Little left to preserve in Bart Township
BY JACK BRUBAKER, Staff Writer
Donna McCool has organized house tours on behalf of the Southern Lancaster County Historical Society for four years.
She had no trouble finding sufficient old homes to feature in Drumore, Little Britain and Colerain townships.
But this year's June 1 tour will be in Bart Township.
That has been a problem.
"I didn't realize how bad it was in Bart until I started contacting people to find out who is interested in the tour,'' she explained. "It's just really limited.''
As far as preservation of historic buildings goes, Bart is off the chart.
Its zoning ordinance defines historic structures in general terms, but doesn't suggest why such structures might be valuable or how they might be protected.
Until relatively recently, Bart didn't even require a demolition permit. If a property owner wanted to reduce a building to rubble, he just did it -- without informing the township or anyone else.
"When I started working here as zoning officer in 2006, there were no demolition permits,'' explained John Coldiron, the township's zoning officer. "I told [township supervisors] we have to get a record of demolitions, largely to save people money by taking the buildings off the tax rolls.''
Why doesn't Bart do more to preserve its old houses and barns and mills?
"To tell you the truth, we don't have hardly anything left to preserve,'' explained Calvin Keene, chairman of Bart's supervisors since 1988.
There's an 18th century house and barn at what's left of the village of Bartshire on Dry Wells Road. It's on the historical society's tour. And the old Manse at Middle Octorara Presbyterian Church on Valley Road is on the tour.
Two Bart churches -- the Bart Quaker Meeting House and Octorara Covenanter Presbyterian Church, the oldest Covenanter church in North America -- are on the tour.
There are a few other old houses, but nobody offered them for the tour. McCool had to go outside Bart to Sadsbury Township and Christiana to find a sufficient number of participants.
"There are some historic homes in Bart Township,'' McCool explained, "but many are owned by Amish. They don't normally worry about the historic parts of the house and they aren't interested in the tours.''
Keene said part of the problem in Bart is Amish families who demolish old homes so they can build larger ones in their place.
"The majority of people in Bart Township are Amish,'' he said. "Ninety percent of the Amish don't seem to care about preserving history. We've had a lot of new houses go in places where there was a very old house.''
The Amish "can build new houses cheaper than others by using volunteer labor,'' Keene added.
An Amishman who lives near Georgetown and asked not to have his name published did not completely disagree with Keene.
"I don't think some Amish appreciate history as much as some people would,'' he said. "But oftentimes when they buy a new farm, they need a larger house for a larger family.''
Beyond that, he said, the Amish are buying old farms, and often old houses and barns, that are no longer efficient.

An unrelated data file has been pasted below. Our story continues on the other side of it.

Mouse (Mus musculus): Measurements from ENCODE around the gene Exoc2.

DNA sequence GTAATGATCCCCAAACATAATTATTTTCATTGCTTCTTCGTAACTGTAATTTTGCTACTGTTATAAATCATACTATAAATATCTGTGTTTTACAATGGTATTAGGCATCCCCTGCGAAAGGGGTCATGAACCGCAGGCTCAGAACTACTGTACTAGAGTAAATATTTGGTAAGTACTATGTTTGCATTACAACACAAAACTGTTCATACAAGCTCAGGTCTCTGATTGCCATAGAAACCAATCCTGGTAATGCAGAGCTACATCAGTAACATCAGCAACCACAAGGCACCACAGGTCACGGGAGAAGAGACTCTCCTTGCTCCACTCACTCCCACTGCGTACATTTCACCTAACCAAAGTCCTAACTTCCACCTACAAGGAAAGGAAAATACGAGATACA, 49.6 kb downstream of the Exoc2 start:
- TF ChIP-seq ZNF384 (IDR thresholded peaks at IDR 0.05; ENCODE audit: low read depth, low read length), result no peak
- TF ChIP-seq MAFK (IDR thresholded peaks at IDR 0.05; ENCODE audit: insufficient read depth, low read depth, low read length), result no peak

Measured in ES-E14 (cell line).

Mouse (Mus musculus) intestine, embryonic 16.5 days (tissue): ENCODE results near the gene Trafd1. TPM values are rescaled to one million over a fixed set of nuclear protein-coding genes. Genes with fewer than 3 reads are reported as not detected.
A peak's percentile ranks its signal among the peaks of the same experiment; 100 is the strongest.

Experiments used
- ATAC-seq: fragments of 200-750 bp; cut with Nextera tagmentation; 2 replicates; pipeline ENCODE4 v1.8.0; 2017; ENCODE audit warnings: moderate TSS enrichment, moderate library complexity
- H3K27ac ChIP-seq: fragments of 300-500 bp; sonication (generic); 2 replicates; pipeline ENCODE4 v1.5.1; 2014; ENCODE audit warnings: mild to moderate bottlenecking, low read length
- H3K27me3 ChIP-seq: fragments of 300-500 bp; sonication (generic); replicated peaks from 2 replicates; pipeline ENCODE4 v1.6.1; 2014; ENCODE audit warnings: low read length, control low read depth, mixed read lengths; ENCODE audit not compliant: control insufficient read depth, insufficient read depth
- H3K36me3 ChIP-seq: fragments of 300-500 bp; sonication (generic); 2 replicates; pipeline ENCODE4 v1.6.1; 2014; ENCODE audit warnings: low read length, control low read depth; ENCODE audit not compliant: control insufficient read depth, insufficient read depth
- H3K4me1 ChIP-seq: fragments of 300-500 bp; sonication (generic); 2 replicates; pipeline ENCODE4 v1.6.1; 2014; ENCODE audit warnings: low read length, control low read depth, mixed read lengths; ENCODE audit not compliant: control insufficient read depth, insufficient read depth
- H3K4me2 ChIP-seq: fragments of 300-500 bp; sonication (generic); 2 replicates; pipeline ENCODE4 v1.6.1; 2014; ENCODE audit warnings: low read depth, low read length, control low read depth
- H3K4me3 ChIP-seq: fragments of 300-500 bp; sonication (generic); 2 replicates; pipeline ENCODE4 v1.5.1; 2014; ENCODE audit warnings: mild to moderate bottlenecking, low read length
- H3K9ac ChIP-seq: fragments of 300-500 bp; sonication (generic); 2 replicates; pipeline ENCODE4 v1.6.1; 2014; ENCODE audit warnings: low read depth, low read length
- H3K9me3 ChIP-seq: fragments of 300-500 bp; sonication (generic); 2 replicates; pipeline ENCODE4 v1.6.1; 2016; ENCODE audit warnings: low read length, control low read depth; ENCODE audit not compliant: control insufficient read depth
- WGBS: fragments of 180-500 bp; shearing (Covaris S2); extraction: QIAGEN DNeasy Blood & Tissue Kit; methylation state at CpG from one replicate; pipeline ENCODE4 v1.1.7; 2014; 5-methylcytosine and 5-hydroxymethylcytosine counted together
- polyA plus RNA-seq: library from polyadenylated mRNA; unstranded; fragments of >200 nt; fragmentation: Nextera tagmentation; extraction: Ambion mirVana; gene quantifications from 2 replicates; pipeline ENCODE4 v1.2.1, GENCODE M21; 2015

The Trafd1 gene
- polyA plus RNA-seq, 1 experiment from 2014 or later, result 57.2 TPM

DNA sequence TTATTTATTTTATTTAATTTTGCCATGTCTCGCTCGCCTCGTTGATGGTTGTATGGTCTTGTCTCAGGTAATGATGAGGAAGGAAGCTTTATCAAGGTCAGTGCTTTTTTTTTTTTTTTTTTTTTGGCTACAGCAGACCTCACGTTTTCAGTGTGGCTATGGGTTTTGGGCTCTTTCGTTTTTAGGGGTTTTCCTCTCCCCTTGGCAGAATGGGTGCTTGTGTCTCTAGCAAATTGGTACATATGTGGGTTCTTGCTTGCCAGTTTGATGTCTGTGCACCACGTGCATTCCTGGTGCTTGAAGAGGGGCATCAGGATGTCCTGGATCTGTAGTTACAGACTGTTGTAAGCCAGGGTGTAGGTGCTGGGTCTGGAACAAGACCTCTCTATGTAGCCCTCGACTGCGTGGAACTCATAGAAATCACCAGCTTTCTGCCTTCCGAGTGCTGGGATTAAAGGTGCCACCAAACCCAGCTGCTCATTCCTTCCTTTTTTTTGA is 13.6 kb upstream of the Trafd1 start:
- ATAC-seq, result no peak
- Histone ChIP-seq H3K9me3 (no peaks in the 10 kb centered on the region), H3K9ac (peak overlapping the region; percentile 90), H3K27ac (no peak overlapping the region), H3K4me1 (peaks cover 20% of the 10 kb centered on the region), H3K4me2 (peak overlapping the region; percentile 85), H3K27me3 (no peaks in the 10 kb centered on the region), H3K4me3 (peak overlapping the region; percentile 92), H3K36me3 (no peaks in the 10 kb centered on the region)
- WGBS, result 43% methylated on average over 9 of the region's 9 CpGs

"The ground is also historic,'' he said, "and in order for them to keep it, they have to make a bigger building so they can operate more efficiently.''
Is the township concerned that many of its oldest buildings are being destroyed or dramatically altered?
"We have nothing to prevent anything from being torn down,'' said Keene. "If we had a lot to save, it might be worth [adding regulation of old structures to the zoning ordinance], but we don't.''
Besides, Keene said, the guiding philosophy in Bart Township is to "keep government as simple as you can. I like history, but I'm reluctant to pass rules that protect people from themselves or put more expense on people.''
Coldiron, the zoning officer, said he is not happy with Bart's lack of regulation.
"I just find it kind of appalling that a township like Bart can't protect a historic structure,'' he said. "They do have limited resources,'' he conceded. "There's no historical society to do any work.''
Although he is critical of Bart, Coldiron admitted that he isn't sold on forced preservation himself.
The zoning officer lives in an 18th century house outside Oxford, Chester County. He is preserving the home, but he doesn't want anyone telling him how to do the job.
"If we put it on the National Register,'' he said, "they give us the do's and don'ts. And I say, 'Wait a minute, are you going to pay the taxes?' "
In any case, in Bart Township, property owners must be preservationists or no one will be.
Barry Girvin is doing what he can to preserve Octorara Covenanter Presbyterian.
As president of the church board, he solicits funds to maintain the building, which is no longer used on a regular basis. He is creating a museum there.
As a native but no longer resident of the township, however, there's not much more he can do. Bart, he said, has changed.
"Some of the houses in Bart don't look like they used to,'' Girvin said. "They have Amish architecture built onto them two or three times -- those that haven't been knocked down.''
But the Amishman said it's not just an Amish problem.
"It's the age we live in,'' he said. "People want to build something bigger these days.''